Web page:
On View In:
Gallery 208
Artist:   Artist Unknown  
Title:   Flying Dragon, one of a pair  
Date:   T'ang dynasty  
Medium:   Gilt bronze  
Dimensions:   6 1/2 x 9 9/16 x 7/8 in. (16.5 x 24.3 x 2.2 cm)  
Credit Line:   Gift of Ruth and Bruce Dayton  
Location:   Gallery 208  

The dragon is the universal emblem of China's cultural glory. As early as the Neolithic period, the Chinese considered this mythological creature to be an auspicious animal residing in heaven that provided rain and nourished life. By the late Bronze Age, the dragon was equated with the emperor, and in 221 b.c., Ch'in Shih Huang-ti, the great unifier of China and builder of the Great Wall, proclaimed himself to be a descendent of the dragon. From then on, virtually every ruler was referred to as the "The True Dragon, Son of Heaven," the Chinese court was known as the dragon throne, and official court garments were dragon robes.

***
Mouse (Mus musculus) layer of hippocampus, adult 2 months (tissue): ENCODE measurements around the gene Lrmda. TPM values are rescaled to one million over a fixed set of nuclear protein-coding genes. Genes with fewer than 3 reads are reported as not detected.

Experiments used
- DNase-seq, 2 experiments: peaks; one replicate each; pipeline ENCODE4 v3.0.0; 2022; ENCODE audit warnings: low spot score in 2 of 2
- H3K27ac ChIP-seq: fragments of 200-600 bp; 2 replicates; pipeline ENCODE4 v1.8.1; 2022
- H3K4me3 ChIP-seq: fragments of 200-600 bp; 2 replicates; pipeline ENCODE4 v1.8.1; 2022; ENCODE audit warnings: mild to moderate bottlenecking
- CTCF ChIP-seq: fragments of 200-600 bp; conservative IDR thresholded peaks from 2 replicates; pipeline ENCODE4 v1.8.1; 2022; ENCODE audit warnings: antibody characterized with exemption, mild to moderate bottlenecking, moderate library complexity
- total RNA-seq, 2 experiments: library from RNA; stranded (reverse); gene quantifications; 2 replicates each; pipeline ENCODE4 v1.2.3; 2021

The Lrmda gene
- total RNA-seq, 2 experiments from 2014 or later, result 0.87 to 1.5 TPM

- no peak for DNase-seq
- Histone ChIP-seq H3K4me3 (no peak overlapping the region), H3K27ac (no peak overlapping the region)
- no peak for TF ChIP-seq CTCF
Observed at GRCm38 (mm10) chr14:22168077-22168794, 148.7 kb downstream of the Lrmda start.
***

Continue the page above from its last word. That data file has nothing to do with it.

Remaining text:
Object Description  
  
Inscriptions:    
Classification:   Sculpture  
Physical Description:   flying dragon with curving body; long, straight tail; black mount; incised scales and details  
Creation Place:   Asia, China, , ,  
Accession #:   2000.87.2.1  
Owner:   The Minneapolis Institute of Arts